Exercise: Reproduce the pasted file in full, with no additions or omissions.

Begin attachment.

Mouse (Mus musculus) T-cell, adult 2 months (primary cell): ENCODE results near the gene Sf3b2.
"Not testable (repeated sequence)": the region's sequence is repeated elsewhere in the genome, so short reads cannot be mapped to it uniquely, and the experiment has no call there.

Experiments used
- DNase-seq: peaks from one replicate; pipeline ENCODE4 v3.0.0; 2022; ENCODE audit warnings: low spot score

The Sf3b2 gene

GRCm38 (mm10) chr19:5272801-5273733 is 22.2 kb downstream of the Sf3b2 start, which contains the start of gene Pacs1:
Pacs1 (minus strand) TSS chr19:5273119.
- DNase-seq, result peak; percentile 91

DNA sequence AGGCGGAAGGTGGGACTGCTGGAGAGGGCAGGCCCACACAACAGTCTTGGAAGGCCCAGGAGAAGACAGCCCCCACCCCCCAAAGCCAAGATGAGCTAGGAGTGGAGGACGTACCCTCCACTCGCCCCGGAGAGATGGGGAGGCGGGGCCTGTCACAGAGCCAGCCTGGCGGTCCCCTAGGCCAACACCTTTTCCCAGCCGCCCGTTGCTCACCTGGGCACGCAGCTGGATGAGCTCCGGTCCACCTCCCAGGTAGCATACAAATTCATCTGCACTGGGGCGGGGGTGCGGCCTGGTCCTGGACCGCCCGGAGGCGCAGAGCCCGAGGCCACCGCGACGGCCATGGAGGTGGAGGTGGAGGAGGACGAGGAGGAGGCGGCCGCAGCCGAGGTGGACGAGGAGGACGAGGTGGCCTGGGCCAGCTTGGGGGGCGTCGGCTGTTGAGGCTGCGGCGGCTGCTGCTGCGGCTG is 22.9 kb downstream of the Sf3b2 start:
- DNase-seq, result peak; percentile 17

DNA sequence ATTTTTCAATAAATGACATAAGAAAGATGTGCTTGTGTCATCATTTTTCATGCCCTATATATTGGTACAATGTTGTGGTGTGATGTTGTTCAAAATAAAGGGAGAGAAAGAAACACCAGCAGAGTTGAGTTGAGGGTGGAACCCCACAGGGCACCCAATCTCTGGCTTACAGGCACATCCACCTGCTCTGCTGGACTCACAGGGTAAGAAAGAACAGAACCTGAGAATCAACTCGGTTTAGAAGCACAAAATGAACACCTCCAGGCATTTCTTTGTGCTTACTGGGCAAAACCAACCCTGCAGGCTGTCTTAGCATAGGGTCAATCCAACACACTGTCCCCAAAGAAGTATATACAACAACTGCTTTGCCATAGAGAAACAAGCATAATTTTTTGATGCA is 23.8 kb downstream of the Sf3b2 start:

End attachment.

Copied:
Mouse (Mus musculus) T-cell, adult 2 months (primary cell): ENCODE results near the gene Sf3b2.
"Not testable (repeated sequence)": the region's sequence is repeated elsewhere in the genome, so short reads cannot be mapped to it uniquely, and the experiment has no call there.

Experiments used
- DNase-seq: peaks from one replicate; pipeline ENCODE4 v3.0.0; 2022; ENCODE audit warnings: low spot score

The Sf3b2 gene

GRCm38 (mm10) chr19:5272801-5273733 is 22.2 kb downstream of the Sf3b2 start, which contains the start of gene Pacs1:
Pacs1 (minus strand) TSS chr19:5273119.
- DNase-seq, result peak; percentile 91

DNA sequence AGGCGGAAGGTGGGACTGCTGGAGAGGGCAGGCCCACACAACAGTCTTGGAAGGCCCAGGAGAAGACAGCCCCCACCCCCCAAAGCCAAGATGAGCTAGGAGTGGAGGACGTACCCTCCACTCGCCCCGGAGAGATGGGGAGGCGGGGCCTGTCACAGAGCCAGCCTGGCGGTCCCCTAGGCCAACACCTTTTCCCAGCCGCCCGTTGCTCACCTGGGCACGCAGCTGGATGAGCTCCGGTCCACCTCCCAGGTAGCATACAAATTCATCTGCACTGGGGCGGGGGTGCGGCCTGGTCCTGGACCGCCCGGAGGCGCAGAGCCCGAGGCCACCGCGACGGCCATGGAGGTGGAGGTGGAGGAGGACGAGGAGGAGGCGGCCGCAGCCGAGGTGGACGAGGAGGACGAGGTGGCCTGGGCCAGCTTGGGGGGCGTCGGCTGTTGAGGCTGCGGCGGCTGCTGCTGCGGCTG is 22.9 kb downstream of the Sf3b2 start:
- DNase-seq, result peak; percentile 17

DNA sequence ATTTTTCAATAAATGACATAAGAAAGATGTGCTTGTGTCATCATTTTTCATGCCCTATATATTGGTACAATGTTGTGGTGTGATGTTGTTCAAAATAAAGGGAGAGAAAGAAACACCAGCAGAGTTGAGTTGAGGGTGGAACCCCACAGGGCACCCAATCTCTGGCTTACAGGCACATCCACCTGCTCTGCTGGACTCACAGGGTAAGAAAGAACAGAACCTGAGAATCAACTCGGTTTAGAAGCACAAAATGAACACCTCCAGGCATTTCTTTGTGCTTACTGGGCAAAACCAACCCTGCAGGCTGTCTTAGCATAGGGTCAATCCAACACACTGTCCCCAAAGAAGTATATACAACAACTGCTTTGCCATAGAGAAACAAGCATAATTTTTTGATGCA is 23.8 kb downstream of the Sf3b2 start: